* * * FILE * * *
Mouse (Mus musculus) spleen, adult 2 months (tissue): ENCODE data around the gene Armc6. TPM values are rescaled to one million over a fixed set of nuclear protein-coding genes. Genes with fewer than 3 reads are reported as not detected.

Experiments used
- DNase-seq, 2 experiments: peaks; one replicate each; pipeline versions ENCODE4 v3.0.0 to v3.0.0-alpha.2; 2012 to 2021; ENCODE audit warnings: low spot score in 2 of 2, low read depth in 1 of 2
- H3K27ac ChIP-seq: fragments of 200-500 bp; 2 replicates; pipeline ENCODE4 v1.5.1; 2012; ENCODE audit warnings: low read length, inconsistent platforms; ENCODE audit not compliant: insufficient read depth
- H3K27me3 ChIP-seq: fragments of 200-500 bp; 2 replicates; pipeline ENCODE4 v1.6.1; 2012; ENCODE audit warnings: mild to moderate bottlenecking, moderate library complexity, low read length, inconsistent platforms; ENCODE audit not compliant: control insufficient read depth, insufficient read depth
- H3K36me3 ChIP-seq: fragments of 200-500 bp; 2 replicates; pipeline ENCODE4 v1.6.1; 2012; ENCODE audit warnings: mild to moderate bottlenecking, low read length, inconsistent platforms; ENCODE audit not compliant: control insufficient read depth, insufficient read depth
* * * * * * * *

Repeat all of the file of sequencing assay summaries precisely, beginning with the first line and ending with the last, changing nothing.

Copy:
Mouse (Mus musculus) spleen, adult 2 months (tissue): ENCODE data around the gene Armc6. TPM values are rescaled to one million over a fixed set of nuclear protein-coding genes. Genes with fewer than 3 reads are reported as not detected.

Experiments used
- DNase-seq, 2 experiments: peaks; one replicate each; pipeline versions ENCODE4 v3.0.0 to v3.0.0-alpha.2; 2012 to 2021; ENCODE audit warnings: low spot score in 2 of 2, low read depth in 1 of 2
- H3K27ac ChIP-seq: fragments of 200-500 bp; 2 replicates; pipeline ENCODE4 v1.5.1; 2012; ENCODE audit warnings: low read length, inconsistent platforms; ENCODE audit not compliant: insufficient read depth
- H3K27me3 ChIP-seq: fragments of 200-500 bp; 2 replicates; pipeline ENCODE4 v1.6.1; 2012; ENCODE audit warnings: mild to moderate bottlenecking, moderate library complexity, low read length, inconsistent platforms; ENCODE audit not compliant: control insufficient read depth, insufficient read depth
- H3K36me3 ChIP-seq: fragments of 200-500 bp; 2 replicates; pipeline ENCODE4 v1.6.1; 2012; ENCODE audit warnings: mild to moderate bottlenecking, low read length, inconsistent platforms; ENCODE audit not compliant: control insufficient read depth, insufficient read depth